by Valarie Kinney
Often, people celebrate anniversaries with dinner out, champagne, maybe a dozen roses.
Today I am trudging through a different sort of anniversary, and it’s hard.
Early in the spring three years ago, my sister complained of shoulder pain. It was in her shoulder blade, she said. Kept her up at night. She went to our doctor, who thought it likely my sister had been a waitress too long. “You’re pushing fifty, Charlotte,” she said, “you’ve been doing this over thirty years. You might need to consider a job change.” But the pain continued and the anti-inflammatories didn’t help, so my sister went back a week or so later. The doctor ordered an x-ray. The radiologist noted something, some sort of mass, in her left lung. Suddenly, there was a flurry of appointments, and in a very short time, we knew there was a tumor in her lung, the size of a grapefruit. It had already eaten through three ribs and part of her spine.
Continue reading When Green Day’s on the Radio
In its May issue, Women’s Health Magazine poses the question: Which of these women have a mental illness?
The answer, is, of course, all of them.
There are many women featured, including Women’s Health Editor-in-Chief Amy Keller Laird, who has OCD. CEO of Stigma Fighters and our VP of Marketing Sarah Fader speaks about anxiety; Actress Laura Oceane shines through her Borderline Personality Disorder; Founder and Editor-in-Chief of The OCH Literary Society Allie Burke reminisces about the worst thing ever said to her about her Schizophrenia, “I get trolled pretty hard on social media. People say, ‘Oh my god, you’re schizophrenic, why don’t you go kill yourself?” Allie remembers the comment from someone she didn’t know on Facebook, when someone claimed that psychiatric medication was a government conspiracy and mental illnesses didn’t actually exist.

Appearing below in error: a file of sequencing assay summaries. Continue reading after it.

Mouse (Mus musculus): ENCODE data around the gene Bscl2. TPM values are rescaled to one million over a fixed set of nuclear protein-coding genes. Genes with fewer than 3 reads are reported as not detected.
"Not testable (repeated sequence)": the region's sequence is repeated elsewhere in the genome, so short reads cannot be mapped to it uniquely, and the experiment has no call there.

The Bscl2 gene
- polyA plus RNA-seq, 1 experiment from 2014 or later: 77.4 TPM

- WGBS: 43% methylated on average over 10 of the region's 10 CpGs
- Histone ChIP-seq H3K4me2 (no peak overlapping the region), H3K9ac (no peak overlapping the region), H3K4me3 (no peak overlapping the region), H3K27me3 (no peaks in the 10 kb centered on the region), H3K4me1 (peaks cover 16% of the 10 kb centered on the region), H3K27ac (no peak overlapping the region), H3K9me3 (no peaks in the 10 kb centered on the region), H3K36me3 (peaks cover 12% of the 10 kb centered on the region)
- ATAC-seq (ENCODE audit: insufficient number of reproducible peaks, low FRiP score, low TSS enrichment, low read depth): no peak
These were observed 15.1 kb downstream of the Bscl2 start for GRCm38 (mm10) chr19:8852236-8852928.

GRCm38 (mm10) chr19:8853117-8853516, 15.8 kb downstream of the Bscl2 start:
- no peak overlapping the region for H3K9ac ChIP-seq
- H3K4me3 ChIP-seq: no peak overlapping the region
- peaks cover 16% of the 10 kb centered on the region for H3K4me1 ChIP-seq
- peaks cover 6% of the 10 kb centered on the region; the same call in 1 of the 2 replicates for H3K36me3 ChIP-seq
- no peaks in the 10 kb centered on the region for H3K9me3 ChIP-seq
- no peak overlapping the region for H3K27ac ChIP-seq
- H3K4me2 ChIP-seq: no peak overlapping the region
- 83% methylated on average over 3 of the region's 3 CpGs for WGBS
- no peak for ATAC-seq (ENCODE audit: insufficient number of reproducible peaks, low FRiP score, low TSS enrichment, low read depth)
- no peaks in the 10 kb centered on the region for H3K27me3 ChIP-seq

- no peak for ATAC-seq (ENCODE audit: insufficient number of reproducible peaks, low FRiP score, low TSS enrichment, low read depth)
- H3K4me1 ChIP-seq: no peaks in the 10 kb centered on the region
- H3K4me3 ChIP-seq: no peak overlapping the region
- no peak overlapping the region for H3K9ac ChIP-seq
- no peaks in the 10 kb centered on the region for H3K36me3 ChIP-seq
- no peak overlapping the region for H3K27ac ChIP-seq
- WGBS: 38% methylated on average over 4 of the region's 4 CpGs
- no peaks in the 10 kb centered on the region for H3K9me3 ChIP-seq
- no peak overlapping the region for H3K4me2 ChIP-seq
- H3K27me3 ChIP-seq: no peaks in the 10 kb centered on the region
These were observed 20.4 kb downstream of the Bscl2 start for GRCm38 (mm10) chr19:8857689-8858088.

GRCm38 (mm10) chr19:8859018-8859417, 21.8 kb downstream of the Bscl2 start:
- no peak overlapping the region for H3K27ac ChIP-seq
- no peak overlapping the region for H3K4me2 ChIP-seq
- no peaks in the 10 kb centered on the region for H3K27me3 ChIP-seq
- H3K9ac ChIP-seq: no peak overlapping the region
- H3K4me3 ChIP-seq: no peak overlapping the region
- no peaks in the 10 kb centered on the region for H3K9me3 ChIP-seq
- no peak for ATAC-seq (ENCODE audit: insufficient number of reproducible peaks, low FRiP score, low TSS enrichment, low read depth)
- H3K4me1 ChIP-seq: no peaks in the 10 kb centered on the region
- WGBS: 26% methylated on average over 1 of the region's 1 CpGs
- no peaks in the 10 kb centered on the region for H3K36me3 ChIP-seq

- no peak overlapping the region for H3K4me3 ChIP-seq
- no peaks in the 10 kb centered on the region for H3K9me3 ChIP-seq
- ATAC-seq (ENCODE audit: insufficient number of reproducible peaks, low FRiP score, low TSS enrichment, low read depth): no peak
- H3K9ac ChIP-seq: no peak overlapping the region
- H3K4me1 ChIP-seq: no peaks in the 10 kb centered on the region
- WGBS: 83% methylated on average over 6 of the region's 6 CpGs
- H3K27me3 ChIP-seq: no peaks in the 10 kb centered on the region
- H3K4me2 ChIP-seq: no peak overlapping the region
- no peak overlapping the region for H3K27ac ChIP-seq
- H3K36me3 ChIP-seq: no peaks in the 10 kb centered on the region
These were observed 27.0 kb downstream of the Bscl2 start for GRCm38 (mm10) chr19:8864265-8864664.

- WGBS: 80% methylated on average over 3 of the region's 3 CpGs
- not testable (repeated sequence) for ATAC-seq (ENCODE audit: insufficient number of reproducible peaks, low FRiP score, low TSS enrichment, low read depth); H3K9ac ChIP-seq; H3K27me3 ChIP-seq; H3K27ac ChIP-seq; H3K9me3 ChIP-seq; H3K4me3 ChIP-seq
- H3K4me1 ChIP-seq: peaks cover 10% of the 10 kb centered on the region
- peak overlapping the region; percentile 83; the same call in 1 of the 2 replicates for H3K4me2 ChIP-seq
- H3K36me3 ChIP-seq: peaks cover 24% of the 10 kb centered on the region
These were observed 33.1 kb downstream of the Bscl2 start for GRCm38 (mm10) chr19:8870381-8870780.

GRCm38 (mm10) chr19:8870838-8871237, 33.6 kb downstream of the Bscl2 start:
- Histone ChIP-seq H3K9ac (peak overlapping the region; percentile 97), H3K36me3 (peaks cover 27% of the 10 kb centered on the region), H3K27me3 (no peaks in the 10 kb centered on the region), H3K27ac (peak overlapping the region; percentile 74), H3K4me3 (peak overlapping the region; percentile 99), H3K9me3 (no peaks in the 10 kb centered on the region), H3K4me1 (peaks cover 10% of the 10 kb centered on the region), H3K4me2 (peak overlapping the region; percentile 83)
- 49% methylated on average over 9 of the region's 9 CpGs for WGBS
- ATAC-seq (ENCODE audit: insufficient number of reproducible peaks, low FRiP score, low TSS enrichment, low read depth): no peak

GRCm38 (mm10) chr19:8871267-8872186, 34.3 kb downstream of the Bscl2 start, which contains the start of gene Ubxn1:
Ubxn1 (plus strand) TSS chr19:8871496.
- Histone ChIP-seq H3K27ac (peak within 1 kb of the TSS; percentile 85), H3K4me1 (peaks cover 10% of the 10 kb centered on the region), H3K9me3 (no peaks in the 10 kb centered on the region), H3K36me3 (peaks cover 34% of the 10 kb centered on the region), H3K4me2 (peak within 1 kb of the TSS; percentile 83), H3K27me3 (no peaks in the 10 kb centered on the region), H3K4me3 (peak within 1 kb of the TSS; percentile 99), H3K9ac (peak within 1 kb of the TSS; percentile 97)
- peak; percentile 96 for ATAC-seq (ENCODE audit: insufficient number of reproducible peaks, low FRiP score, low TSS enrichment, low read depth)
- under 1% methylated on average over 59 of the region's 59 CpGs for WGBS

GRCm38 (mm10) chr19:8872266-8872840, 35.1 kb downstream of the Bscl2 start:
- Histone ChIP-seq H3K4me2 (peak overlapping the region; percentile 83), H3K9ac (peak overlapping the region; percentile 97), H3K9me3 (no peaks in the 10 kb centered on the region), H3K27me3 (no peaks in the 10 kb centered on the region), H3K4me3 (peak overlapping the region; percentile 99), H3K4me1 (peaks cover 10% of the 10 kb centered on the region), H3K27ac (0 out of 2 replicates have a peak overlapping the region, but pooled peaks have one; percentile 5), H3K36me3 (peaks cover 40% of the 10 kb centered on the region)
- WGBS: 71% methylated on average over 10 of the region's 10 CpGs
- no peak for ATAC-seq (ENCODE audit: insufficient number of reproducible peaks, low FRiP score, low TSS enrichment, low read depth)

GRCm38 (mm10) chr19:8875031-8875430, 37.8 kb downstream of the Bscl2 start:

Continue reading Women’s Health Magazine Celebrates #MHAwarenessMonth with #WhoNotWhat
by Sarah Dubinsky
Across the street, she stands — impatiently — waiting for the light. Her hair catches the sun easily. The not-quite-natural blond and red highlights are becoming. Her smile is also easy enough. How attractive. A smile on her lips and a song in her heart.
— And a candy bar in her hand? Oh my.
What’s the other saying?
A moment on the lips, a lifetime on the hips.
So are we talking songs or cellulite?
I think we need to weigh the lightness of her heart. Scientifically, it would depend on her cholesterol count. I would think HDL (High Density Lipoproteins) weigh more than LDL (Low Density Lipoproteins) cholesterol. But which is the bad one? High means more and more is always good. Low means less and less weight is always good. Is the pivotal factor triglycerides? “Tri” stands for three and three chins are always bad. Three candy bars are worse than one.
Maybe she is impatient because her heart is heavy. She shifts her weight to the right side. I hope her heart isn’t loose. If it slips out, there is no one around to clean it up.
Sarah Dubinsky’s stories, songs, and poems glitter like pyrite and have the depth of a puddle. She likes it this way and hopes you do too.
As a writer I’ve been very lucky to meet and come in contact with people from all over the world, most with cultures that differ from American culture on a grand scale. Unfortunately, due to my work, it is usually on the Internet. I consider my Internet friends to be my real friends just as much as the next person, but the Internet tends to cut out key elements of a “real” friendship, such as knowing somebody by how they actually look like day-to-day rather than the avatar they choose from themselves.
Continue reading The Story of an Indian Man and His Refusal to Eat American Food
by Michael Shields
“What is it?” I asked to her voice trembling on the other end of the phone.
“It’s dad,” my mother managed. Little else needed to be said, and I would be damned if I’d make her relive what had just occurred.
“I’m on my way,” I spat with conviction; cloaking deranged terror with reassuring bravado. I would learn moments later on a phone call with my brother that my father had fallen while jogging. His second serious heart attack in nearly as many months. This one would have stole him if not for unfathomable luck in the form of a passerbyer with a defibrillator. What are the odds? But the situation was dire. “Prepare yourself for the worst,” I was told. As if one ever could.
Continue reading ICU